•   FigureFigure 6.10.9 Common alleles of the cytochrome P450 2D6 gene ( CYP2D6) lead to four broad classes of activity toward substrates of that enzyme. Alleles: CYP2D6*5, complete gene deletion; CYP2D6*3 and *6, nucleotide changes or insertions in the open reading frame; CYP2D6*4, disruption of RNA splicing; CYP2D6*10 and *17, alterations in substrate affinity, catalytic rate, or substrate specificity; CYP2D6*41, lowered expression. Phenotypes: EM, extensive metabolizer; IM, intermediate metabolizer; PM, poor metabolism; UM, ultrarapid metabolism. More than 30 rare alleles that lead to the PM phenotype are also known.
  •   FigureFigure 6.10.10 Alleles of the cytochrome P450 3A5 gene ( CYP3A5) alter RNA splicing, such that only about 1/3 of individuals express functional enzyme. The CYP3A5*3 allele has a common SNP in which a cryptic splice acceptor site is created in the intron, leading to RNA containing a “junk” exon (diagonal stripes) and producing no active protein. CYP3A6*6 functions by a similar mechanism and is found predominantly in African populations. It has the same consequences as CYP3A5*3. Arrow indicates the approximate position of the cryptic splice site. Boxes not drawn to scale.
  •   FigureFigure 6.10.11 Qualitative relationship between drug dose and relative influence of cytochrome P450 3A5 genotype on human pharmacokinetics (ERMBT = erythromycin breath test; administration of a tracer dose of erythromycin to quantitate CYP3A activity).
  •   FigureFigure 6.10.12 Response to isoproterenol‐induced venodilation in individuals homozygous for different β2‐adrenoceptor ( BAR2) alleles. Maximal dilation in response to either acute or chronic dosing with isoproterenol was measured in hand veins that were previously constricted using phenylephrine. NS, no significant difference from acute dose.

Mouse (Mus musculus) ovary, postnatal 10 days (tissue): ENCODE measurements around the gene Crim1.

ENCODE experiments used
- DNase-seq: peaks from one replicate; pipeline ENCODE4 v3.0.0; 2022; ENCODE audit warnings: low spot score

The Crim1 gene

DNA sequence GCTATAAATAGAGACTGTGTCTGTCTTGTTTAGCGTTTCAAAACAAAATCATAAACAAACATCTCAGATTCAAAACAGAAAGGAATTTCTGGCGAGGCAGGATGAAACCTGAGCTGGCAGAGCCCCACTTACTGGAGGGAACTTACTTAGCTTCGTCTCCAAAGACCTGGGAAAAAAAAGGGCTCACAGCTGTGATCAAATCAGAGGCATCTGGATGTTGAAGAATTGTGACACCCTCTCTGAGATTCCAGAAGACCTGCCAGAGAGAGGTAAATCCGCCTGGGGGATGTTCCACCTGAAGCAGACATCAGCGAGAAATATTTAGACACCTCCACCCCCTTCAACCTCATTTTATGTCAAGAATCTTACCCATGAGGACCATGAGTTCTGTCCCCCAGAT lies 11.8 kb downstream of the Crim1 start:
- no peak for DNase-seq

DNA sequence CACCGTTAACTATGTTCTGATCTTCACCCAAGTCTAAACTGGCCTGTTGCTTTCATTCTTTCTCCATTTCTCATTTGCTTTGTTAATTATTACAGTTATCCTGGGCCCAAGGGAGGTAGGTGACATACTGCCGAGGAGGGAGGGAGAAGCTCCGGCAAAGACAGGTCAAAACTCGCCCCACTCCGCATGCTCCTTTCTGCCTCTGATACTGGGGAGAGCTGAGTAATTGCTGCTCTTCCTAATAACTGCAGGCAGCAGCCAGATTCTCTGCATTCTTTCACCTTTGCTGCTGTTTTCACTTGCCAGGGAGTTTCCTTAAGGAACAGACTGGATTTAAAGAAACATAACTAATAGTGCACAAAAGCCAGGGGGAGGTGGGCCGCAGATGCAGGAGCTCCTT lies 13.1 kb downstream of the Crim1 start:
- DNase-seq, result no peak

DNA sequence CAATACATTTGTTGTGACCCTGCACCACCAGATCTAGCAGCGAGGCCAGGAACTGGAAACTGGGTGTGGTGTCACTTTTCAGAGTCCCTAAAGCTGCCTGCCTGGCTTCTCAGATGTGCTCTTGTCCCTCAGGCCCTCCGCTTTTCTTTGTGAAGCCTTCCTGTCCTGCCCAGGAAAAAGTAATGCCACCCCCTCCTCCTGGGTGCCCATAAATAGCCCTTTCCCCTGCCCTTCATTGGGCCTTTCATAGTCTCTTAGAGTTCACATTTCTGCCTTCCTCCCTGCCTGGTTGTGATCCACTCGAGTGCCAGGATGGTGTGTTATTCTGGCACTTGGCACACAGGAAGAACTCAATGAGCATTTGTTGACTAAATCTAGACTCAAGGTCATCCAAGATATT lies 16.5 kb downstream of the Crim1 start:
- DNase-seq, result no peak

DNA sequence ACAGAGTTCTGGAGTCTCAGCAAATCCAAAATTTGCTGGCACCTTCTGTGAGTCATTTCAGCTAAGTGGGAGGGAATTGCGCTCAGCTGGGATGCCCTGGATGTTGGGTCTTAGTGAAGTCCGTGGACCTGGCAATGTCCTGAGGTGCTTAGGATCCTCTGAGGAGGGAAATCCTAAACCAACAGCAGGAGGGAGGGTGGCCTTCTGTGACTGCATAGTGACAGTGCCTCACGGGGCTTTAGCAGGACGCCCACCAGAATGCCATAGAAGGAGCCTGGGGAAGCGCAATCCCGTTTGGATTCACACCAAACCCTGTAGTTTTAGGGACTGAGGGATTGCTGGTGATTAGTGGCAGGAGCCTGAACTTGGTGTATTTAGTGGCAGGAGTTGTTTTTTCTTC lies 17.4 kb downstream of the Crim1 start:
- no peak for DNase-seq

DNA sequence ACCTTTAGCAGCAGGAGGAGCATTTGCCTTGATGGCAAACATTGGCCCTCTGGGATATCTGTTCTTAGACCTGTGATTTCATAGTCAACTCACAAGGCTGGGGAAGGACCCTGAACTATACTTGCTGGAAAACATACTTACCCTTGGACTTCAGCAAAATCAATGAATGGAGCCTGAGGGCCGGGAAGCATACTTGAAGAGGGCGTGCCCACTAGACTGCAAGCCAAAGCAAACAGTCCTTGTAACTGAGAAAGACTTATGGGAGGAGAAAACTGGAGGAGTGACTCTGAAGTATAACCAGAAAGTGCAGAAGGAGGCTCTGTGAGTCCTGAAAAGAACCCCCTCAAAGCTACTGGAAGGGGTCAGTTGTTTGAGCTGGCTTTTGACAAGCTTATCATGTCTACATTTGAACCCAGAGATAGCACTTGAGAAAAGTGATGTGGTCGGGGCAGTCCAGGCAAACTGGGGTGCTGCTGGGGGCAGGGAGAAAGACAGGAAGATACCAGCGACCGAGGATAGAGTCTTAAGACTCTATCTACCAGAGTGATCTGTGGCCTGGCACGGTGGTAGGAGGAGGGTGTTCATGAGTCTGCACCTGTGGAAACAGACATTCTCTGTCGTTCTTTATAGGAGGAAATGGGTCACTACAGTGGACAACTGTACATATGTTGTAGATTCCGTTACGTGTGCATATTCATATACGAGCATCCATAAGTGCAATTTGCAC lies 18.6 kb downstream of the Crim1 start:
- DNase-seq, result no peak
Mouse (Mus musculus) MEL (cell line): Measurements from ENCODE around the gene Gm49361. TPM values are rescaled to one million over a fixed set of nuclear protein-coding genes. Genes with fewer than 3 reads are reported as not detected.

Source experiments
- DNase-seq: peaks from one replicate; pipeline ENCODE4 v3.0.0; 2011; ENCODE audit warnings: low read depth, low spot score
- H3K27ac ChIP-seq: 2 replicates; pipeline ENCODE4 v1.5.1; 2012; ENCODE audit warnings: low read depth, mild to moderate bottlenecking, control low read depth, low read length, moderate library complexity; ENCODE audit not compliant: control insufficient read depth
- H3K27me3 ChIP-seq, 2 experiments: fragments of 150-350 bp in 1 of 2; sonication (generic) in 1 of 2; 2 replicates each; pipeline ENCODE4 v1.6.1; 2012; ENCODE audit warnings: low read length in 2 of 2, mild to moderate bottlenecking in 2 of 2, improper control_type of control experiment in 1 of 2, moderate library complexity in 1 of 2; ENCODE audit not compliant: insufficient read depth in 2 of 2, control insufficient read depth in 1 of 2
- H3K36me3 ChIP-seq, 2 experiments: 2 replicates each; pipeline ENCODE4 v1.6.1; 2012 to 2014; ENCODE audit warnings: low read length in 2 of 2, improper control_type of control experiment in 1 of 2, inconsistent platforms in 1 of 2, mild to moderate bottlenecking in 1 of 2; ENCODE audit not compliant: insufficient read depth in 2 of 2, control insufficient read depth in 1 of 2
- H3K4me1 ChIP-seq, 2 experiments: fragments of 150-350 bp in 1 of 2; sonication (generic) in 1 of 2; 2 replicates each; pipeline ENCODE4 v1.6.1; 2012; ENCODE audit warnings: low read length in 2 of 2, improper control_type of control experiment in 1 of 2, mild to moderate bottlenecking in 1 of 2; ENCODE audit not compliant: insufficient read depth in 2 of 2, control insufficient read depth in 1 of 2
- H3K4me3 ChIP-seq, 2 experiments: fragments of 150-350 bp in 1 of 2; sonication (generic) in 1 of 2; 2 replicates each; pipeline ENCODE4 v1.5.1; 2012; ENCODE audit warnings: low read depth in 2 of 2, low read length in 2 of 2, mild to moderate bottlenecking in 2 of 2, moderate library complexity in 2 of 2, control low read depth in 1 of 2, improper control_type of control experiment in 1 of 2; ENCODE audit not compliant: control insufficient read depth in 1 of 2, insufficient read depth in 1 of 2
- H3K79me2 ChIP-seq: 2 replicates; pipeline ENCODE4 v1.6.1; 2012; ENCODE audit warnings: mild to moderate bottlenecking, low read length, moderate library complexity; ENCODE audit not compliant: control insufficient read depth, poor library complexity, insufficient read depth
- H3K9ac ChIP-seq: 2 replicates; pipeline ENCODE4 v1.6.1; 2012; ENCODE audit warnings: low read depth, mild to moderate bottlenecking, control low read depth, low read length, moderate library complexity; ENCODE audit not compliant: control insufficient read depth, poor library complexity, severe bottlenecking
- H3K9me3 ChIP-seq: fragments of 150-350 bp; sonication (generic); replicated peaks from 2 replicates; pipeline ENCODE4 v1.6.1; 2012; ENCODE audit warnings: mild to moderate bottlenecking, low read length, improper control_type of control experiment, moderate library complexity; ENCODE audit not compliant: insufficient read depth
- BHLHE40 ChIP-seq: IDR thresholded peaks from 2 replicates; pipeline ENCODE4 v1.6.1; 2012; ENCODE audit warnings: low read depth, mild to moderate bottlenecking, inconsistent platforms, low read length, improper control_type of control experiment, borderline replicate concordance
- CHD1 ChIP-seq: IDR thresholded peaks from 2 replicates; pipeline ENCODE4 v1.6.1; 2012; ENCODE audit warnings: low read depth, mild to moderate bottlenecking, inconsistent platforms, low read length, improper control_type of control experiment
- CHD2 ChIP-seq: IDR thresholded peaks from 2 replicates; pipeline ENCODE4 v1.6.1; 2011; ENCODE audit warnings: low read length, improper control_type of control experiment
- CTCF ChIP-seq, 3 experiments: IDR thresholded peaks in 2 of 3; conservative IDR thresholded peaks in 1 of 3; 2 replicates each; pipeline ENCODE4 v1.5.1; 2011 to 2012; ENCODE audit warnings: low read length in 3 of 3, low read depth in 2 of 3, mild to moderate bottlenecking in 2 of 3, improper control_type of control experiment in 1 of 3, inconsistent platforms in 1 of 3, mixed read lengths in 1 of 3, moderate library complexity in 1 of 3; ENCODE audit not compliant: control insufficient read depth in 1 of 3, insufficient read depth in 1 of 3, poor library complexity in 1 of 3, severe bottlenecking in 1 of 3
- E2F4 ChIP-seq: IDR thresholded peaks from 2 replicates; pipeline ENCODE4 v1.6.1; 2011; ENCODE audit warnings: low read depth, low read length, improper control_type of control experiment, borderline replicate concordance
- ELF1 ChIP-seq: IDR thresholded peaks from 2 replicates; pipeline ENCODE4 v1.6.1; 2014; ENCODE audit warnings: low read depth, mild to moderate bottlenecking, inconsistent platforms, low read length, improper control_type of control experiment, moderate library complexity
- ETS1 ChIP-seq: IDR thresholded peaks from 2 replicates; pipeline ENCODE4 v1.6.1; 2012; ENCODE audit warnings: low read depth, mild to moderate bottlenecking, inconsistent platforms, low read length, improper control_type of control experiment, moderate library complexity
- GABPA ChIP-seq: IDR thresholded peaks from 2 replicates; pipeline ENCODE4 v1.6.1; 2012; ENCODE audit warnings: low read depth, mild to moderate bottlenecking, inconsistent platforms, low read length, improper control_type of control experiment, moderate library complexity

•   FigureFigure 6.10.13 Variants of protein tyrosine phosphatase 1B, a potential therapeutic target for type 2 diabetes. The top line represents exons as boxes along the PTPN1 gene. The middle line represents the transcribed mRNA and the location of the G insertion in the 3′‐untranslated region. The G insertion results in increased mRNA stability and higher expression. PTP1B protein containing the P387L variant is shown at the bottom of the figure. In a Danish study (Echwald et al., ), this variant was frequently found in diabetics. However, the molecular consequences of this variant have not been established.
  •   FigureFigure 6.10.14 Pharmacogenetic clinical trial designs: (A) screened, (B) selected, (C) stratified.
  •   FigureFigure 6.10.15 Pharmacogenetic‐based dose selection for drug development.


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Internet Resources
  Good clinical practice regulations promulgated by the International Committee for Harmonization.
  The Online Mendelian Inheritance in Man (OMIM) Web site. An annotated database containing information about genes and genetic variants. From the OMIM entry for a gene, it is possible to link to most other major Internet resources on that gene. This is the best place from which to gather gene‐centric information.
  PharmGKB, a database of candidate gene polymorphisms maintained via the NIH Pharmacogenetics Research Network (PRN). This group comprises investigators who are funded by a targeted NIGMS grant program. The site includes information about genes studied by PRN investigators, upcoming scientific meetings and the individual PRN centers. This information is also published on a regular basis in Pharmacological Reviews.
  The Clinical and Laboratory Standards Institute (CLIS, formerly NCCLS) homepage. This group is a globally recognized, voluntary consensus standards‐developing organization that enhances the value of medical testing within the healthcare community through the development and dissemination of standards, guidelines, and best practices. Guidance documents for laboratory quality may be purchased via their website.
  Homepage of the Human Cytochrome P450 Allele Nomenclature Committee. This is an up‐to‐date catalog of known sequence variants of human cytochromes P450. Unfortunately it does not include allele frequency, and lists rare alleles, even those that have been observed only once.
  Access to U.S. federal regulations related to drug development, diagnostic development, and diagnostic manufacturing.